Maybe a year ago, I was plagued by ads for some show after Better Call Saul starring a blonde bearded hippie dude engaging in madcap Southern Cali adventures. I forget the title, but I’ll be damned if the vibe that show was going for (or at least its commercials) isn’t deeply ingrained in Room Thirteen’s Daytona Beach View. Much like the title, this is a record for part-time surf shop employees who accidentally stumble upon love, or at least wander off into the perfect sunny day. Room Thirteen play twee-pop with dalliances into old soul and hazy surf styles, with just the right amount of smudgy tones and electronic enhancement to keep things CBD-friendly. The vocalists’ breathy coo (both Abigail Clark and Heather Lee Smith are credited for vocals) remind me of April March at her most sun-dappled, probably Hope Sandoval too, except Sandoval never cracked a smile as wide as Daytona Beach View. For as proudly retro as it feels, there’s a newness to these songs, like a particularly engaging new configuration of the unsolved Rubix cube that’s been laying between old magazines and a bong on the coffee table for months now. We’ve reached peak sweltering summer, and Room Thirteen seem to embrace it without making a big deal out of it, embodying shoes-free summertime bliss without the icky Instagram Influencer aftertaste that stinks up much of that vibe these days. I’m gonna stash this one away until it’s the middle of February and I need a record to warm my chilly bones.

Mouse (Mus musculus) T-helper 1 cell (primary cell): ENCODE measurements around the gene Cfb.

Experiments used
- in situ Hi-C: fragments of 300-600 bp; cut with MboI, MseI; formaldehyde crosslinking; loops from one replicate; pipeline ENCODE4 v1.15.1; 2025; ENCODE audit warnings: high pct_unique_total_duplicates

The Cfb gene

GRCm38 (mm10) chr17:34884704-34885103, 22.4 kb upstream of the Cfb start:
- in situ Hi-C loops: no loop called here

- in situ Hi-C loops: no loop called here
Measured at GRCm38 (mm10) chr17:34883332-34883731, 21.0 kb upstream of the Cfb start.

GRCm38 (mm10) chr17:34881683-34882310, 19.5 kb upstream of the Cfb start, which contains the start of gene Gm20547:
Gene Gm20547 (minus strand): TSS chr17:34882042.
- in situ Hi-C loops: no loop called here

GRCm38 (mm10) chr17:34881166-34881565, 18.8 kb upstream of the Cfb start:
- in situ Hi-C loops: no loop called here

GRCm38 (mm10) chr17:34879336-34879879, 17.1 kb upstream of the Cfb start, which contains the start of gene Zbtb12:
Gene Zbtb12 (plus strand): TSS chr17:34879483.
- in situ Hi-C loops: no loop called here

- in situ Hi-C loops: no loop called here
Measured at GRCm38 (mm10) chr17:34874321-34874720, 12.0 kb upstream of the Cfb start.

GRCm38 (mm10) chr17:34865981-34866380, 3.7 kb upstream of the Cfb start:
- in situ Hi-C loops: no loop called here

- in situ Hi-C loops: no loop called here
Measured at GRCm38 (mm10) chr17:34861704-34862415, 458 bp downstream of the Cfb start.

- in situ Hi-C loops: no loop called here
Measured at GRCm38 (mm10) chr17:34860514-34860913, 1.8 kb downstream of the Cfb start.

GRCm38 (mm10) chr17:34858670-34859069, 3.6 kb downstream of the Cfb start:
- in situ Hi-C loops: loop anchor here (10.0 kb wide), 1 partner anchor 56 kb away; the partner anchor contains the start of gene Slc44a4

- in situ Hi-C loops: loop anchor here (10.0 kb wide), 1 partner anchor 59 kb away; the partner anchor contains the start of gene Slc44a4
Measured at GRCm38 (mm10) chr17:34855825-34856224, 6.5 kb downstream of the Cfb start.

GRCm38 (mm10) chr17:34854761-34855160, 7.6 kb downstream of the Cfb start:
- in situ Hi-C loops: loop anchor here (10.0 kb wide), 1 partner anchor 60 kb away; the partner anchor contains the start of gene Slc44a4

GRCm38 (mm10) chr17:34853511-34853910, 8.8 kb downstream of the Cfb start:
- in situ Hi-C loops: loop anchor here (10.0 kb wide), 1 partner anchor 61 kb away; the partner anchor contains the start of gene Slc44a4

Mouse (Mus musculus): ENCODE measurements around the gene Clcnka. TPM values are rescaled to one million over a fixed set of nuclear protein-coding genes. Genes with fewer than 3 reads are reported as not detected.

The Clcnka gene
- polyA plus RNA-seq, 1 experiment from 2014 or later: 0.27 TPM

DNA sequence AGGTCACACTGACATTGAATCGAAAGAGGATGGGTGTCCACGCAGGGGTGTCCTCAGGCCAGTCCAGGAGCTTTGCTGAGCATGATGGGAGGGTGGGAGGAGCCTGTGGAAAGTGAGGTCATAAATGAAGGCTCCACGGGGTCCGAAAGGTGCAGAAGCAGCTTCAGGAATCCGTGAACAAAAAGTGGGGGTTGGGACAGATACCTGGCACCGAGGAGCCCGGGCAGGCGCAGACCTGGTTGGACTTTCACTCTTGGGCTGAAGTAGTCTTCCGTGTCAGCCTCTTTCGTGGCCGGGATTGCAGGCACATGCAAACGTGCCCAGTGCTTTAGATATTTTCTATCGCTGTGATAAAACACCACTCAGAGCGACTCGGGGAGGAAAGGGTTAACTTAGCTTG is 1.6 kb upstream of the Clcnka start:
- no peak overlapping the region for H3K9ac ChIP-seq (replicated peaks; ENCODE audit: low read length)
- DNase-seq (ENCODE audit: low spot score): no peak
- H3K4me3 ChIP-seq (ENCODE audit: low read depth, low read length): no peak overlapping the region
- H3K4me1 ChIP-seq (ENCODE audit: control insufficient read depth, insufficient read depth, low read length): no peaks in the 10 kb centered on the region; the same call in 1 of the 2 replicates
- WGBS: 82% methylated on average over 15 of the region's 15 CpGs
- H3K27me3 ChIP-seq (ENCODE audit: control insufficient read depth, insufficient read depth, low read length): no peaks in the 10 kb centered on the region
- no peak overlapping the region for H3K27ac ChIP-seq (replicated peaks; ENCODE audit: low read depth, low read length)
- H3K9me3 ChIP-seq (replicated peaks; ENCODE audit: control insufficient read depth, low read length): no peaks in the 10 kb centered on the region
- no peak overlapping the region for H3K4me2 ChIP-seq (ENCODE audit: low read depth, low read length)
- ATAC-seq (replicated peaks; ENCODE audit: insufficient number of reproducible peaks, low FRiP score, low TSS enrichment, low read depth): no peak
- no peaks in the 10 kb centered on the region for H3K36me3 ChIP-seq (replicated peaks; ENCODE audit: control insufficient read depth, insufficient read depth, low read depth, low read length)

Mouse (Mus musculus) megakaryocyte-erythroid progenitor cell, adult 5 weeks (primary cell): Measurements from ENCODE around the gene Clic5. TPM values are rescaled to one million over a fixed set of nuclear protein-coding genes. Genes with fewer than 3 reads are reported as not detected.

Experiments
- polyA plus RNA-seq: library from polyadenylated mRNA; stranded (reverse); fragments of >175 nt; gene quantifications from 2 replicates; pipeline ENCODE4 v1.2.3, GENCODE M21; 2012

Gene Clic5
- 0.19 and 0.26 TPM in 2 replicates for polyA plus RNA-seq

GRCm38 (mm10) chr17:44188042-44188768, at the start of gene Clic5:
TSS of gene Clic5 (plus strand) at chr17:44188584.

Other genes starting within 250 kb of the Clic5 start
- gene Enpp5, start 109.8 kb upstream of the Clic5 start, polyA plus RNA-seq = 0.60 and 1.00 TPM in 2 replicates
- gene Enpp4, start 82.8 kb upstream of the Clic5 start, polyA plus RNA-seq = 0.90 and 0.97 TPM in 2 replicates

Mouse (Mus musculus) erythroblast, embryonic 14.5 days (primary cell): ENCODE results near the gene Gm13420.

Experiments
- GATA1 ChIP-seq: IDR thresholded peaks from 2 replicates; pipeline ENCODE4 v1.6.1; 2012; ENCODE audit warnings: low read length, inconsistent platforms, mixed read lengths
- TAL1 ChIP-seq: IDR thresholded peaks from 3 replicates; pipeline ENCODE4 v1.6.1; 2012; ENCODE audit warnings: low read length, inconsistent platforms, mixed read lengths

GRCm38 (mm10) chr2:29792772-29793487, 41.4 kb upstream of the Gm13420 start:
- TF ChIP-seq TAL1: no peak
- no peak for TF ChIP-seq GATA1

Rough Sleepers Hangman EP 12″ (Tall Texan)